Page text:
Monday, October 24, 2011


It is up to the Dallas 4.5 team to bring back home a National Championship Title for Texas.  While our state has been represented well, every team has come up short of 1st place honors. 

This past weekend, the 3.0 men led by Bob Benner (not Bob Bender) out of Oak Creek, fought hard but fell shy a line to get out of their bracket.  

Men’s 3.5 led by Bob Bender, and his 2nd back-to-back appearance, couldn’t handle the heat that comes out of the Caribbean.  They make it to the semi’s on Sunday, but lose to the Caribbean, claiming 3rd place.  Still a nice showing.   

Houston’s 4.0 team that waltzed through Somabut’s and Arcaria’s team in Sectionals, get stumped in the finals by the Pacific Northwest, losing 2 of 3 super tie-breakers in the Finals match.  They take 2nd place and make a great placing.    

At 5.0, Austin’s team makes the Finals, losing a 3rd set tie-breaker in the Finals to Southern.  They proudly take 2nd place. 

So looking to this weekend, Dallas is in a flight with Pacific Northwest, Northern California, and Florida.   Here’s the breakdown.

NorCal -  NorCal has the most extensive play going undefeated in a flight of 10 teams.  They also had to fight through 4 flights in District play and then a flight of 4 for Sectionals.  They play out of Chabot Community College, and included on their roster is the college's head coach, Rick Morris.  A few of their players like Jake Pawid and Phil Wan are listed on the college’s website as a member of their men’s team.  Looks like Cesar Hernandez may have played minor league baseball.   It appears this team is a bunch of 20 year old ringers.  While youth has its advantages physically, that is not always the case with mental toughness.

While impressive and going undefeated all season, they were 0-4 in 3rd set breakers in District, and just 4 of 10 (40%) in 3rd set breakers throughout the entire post season.   Compare this with our mighty Dallas team who were 5 for 6 in City, and 3 for 5 in Sectionals for a combined post season 8 of 11 or 73% conversion rate.   My guess is if it goes into breakers, Dallas pulls them out.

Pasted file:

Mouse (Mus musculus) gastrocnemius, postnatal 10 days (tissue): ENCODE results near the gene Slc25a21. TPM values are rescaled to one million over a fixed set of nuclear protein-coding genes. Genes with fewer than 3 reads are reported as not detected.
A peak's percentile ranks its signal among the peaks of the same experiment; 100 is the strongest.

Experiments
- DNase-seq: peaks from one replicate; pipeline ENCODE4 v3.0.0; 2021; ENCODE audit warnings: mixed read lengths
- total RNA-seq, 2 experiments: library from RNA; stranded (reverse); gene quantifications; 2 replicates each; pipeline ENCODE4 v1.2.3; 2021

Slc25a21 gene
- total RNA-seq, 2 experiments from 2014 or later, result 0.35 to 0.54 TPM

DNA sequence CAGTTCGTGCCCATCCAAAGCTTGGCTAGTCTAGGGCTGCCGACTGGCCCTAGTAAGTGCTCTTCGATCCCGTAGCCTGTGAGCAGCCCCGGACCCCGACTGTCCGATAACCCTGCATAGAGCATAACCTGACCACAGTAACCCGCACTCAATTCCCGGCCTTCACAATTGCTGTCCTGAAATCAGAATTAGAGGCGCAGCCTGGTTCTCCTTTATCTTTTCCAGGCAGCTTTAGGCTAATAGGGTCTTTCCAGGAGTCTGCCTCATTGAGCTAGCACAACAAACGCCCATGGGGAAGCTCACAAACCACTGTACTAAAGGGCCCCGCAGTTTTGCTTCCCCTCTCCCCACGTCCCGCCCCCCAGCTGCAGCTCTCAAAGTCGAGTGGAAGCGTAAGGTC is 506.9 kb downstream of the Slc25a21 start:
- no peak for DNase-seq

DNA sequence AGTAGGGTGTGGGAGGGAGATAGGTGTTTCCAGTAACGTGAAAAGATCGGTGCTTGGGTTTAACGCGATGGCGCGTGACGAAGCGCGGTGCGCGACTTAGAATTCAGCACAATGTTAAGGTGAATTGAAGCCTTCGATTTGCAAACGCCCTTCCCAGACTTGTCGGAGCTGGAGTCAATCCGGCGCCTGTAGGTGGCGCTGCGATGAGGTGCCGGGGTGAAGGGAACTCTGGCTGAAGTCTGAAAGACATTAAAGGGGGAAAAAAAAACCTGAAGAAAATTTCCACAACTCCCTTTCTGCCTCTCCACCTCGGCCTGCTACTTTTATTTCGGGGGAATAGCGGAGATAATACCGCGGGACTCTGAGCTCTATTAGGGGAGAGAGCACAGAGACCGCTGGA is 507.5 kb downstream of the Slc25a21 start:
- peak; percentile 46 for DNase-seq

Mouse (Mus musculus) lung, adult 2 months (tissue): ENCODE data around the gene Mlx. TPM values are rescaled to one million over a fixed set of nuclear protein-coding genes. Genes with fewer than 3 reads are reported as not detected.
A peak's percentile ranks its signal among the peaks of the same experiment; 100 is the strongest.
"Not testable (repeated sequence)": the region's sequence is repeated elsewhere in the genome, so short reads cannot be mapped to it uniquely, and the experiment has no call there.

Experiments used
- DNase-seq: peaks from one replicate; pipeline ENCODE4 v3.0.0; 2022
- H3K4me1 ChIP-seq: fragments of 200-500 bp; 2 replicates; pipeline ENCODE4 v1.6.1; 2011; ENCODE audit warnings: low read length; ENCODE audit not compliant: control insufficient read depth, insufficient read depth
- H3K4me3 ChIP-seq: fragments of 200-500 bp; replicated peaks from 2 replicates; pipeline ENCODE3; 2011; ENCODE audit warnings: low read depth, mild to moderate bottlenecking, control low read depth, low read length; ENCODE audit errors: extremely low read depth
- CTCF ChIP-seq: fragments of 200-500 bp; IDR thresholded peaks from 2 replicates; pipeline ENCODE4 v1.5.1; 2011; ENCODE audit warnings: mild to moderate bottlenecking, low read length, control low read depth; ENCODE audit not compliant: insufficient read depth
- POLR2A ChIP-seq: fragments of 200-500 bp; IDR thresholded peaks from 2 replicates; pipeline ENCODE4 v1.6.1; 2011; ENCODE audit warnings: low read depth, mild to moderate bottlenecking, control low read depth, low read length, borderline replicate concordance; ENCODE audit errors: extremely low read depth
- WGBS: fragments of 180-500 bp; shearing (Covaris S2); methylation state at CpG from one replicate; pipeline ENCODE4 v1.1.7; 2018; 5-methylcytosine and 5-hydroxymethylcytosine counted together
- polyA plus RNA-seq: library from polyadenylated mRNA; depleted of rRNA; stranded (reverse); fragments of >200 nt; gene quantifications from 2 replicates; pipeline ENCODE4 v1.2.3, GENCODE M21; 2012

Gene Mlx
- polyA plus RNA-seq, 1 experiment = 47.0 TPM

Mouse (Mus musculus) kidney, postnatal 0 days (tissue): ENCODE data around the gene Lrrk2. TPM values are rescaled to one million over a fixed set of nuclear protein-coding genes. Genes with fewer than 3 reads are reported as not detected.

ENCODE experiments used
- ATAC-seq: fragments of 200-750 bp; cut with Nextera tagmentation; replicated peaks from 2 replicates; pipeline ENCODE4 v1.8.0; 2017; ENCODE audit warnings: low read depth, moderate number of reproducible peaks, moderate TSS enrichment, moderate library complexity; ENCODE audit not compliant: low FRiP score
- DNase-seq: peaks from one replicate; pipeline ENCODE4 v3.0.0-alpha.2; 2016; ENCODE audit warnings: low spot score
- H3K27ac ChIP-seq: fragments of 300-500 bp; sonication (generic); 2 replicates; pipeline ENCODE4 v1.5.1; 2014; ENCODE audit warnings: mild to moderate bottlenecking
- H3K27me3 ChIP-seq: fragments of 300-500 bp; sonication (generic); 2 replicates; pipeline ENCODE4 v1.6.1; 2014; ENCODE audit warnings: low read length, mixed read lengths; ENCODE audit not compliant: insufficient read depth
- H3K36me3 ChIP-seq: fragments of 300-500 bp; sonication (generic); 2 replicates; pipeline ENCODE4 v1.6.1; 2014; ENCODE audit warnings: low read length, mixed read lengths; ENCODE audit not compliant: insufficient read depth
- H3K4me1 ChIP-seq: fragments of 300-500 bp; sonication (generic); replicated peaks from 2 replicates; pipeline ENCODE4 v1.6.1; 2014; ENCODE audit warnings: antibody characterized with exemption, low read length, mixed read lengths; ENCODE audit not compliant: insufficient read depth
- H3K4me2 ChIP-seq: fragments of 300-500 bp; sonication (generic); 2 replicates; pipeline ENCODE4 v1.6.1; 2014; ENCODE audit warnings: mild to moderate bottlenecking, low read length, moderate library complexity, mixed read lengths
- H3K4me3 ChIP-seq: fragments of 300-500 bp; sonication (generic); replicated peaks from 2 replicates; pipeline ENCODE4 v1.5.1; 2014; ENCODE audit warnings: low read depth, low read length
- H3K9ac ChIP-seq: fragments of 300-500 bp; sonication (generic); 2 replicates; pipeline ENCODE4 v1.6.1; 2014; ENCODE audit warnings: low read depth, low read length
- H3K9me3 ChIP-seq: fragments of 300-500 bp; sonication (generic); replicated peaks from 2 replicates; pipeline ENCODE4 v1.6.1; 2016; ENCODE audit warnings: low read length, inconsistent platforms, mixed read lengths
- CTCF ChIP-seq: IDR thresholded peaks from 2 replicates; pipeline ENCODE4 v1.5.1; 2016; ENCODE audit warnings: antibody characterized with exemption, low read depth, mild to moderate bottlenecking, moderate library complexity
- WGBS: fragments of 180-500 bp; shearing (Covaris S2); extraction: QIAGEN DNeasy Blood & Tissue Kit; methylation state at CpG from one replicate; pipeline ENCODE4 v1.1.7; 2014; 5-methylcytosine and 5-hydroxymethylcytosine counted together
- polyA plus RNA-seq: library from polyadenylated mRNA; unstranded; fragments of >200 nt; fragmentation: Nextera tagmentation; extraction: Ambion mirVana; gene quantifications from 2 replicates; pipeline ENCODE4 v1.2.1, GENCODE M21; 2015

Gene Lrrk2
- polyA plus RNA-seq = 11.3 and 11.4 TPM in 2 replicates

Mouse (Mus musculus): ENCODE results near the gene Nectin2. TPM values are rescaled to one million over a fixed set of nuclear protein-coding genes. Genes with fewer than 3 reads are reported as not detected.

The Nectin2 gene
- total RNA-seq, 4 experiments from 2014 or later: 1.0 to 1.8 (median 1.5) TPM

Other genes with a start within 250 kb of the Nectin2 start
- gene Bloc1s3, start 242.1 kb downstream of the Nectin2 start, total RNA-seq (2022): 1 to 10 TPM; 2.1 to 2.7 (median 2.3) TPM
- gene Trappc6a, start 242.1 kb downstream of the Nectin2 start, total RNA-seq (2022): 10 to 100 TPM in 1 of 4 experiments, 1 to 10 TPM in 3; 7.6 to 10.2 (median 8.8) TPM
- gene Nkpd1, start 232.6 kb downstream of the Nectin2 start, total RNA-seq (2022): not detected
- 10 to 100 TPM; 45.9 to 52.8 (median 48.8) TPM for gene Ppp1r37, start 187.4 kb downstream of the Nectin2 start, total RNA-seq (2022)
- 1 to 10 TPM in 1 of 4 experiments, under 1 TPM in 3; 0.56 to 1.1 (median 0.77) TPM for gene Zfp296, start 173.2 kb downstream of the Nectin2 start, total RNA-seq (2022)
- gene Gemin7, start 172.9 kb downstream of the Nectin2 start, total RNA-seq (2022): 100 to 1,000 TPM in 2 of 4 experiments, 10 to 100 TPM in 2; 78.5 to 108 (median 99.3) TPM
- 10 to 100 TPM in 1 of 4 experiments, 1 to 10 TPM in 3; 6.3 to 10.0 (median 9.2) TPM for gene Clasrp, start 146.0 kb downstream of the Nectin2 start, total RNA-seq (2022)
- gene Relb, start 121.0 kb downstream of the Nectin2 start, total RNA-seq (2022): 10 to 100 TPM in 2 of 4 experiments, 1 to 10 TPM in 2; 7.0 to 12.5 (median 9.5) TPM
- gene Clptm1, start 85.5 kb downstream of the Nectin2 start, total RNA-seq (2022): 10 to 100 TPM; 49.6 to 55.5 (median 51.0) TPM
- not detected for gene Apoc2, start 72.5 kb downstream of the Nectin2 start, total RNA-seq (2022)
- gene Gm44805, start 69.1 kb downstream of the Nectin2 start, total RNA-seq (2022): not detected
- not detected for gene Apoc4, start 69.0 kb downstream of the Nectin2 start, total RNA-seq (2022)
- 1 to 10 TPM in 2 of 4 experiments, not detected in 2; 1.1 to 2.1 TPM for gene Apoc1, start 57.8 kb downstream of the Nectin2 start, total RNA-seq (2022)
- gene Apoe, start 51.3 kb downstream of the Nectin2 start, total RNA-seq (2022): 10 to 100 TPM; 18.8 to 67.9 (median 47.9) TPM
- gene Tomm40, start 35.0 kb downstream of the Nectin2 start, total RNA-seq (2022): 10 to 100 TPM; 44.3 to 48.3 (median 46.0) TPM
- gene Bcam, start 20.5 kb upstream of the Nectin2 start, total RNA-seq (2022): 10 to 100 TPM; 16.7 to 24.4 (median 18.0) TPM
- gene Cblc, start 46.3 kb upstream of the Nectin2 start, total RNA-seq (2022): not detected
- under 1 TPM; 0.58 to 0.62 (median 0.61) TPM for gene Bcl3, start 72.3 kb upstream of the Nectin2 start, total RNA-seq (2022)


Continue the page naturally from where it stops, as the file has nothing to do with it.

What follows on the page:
PacificNW – Their team is named “Code Violation” so that has to make you wonder.  Their regular season play was not as extensive, nor was their post season.  They had one match to play to make it to Sectionals, and then only 2 matches in their flight at Sectionals, then the final.   It's not always the case, but usually when a team doesn’t have many teams to play to become Sectional winners, they tend to be a bit weaker than the rest.    They were 5 for 7 (71%) in breakers, but I have a feeling their competition may not be as tight as Norcal or Dallas.   Hopefully most of their "4.5" level players were playing for their 4.0 team that edged out Houston.

Florida – They were in a flight with one other team and played them 5 times.  If I lived in there, I would want my money back.  Their Region was comprised of their own team and one other, of which for the playoffs, they played each other twice.  (And you think we have it bad here in Dallas and Texas??!!!)  Their Sectionals was at least a little bit better with 2 flights of 4 teams.  They were 4 for 5 (80%) in their breakers throughout Sectionals, with a lot of 3-2 match wins.  With not much regular season or post season on-court competition than the other teams have had, I think they finish at the bottom of the flight.

Based on paper, my guess is NorCal will be the team to give Dallas the toughest fight.  As I said before, while they may be a squad of young college players, our team has, shall we say, “wisdom” and better court sense to get them through the breakers. 

Well I would love to break down the other flights, but the World Series is about to start.  I’m sure Pickett has already done all the homework anyhow.  If not, you owe me one.     

We’re counting on you to bring the hardware back home to Texas – no pressure guys.  I’m sure you can do it !!   Have fun, and best of luck !!

Saturday, October 8, 2011

Good Readings for the Fall

In light of the blatant tanking that is at hand this Fall, it appears that some may need a lesson in sportsmanship, and could use some tips to help them achieve their goal of losing a match, yet still keeping the game competitive.